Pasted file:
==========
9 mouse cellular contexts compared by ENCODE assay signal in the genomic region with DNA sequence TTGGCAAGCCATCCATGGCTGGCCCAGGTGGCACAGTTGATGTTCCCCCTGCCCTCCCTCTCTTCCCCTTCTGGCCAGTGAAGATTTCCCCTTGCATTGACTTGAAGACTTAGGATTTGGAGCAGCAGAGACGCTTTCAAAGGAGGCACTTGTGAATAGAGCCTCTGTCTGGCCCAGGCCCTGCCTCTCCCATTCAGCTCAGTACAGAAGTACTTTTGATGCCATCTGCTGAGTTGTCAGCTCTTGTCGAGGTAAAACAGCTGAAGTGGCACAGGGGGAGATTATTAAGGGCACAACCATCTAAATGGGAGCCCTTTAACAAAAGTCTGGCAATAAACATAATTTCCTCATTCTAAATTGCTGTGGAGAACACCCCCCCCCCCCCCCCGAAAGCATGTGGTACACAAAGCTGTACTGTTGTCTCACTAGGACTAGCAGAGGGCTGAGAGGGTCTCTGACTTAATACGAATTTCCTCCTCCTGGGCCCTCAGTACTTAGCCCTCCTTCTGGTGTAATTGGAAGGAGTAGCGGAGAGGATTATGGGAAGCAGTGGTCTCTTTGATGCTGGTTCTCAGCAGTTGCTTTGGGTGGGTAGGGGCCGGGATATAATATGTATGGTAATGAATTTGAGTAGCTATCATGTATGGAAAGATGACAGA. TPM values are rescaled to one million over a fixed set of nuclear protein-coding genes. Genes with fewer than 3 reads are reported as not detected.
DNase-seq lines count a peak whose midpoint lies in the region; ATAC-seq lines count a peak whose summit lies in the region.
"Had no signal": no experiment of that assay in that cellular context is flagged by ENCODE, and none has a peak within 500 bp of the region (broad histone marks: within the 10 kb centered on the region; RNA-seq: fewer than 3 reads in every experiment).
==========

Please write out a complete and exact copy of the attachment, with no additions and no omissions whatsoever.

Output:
9 mouse cellular contexts compared by ENCODE assay signal in the genomic region with DNA sequence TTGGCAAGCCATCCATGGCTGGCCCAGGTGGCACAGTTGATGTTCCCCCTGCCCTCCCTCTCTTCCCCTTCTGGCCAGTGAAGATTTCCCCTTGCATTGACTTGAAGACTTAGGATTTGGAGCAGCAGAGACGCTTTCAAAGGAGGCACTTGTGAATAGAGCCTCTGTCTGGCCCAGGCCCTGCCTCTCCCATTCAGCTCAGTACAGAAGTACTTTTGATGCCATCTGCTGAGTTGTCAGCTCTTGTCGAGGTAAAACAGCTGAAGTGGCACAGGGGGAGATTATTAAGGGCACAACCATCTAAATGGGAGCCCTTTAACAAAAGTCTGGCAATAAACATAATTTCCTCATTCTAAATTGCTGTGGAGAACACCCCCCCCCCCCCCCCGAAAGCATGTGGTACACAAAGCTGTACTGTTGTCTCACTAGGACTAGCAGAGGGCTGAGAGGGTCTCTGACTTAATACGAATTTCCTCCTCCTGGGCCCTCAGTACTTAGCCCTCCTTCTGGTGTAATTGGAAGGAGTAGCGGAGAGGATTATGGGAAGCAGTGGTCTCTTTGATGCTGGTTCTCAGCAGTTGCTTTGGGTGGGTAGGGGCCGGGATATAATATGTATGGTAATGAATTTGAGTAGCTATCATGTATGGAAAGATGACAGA. TPM values are rescaled to one million over a fixed set of nuclear protein-coding genes. Genes with fewer than 3 reads are reported as not detected.
DNase-seq lines count a peak whose midpoint lies in the region; ATAC-seq lines count a peak whose summit lies in the region.
"Had no signal": no experiment of that assay in that cellular context is flagged by ENCODE, and none has a peak within 500 bp of the region (broad histone marks: within the 10 kb centered on the region; RNA-seq: fewer than 3 reads in every experiment).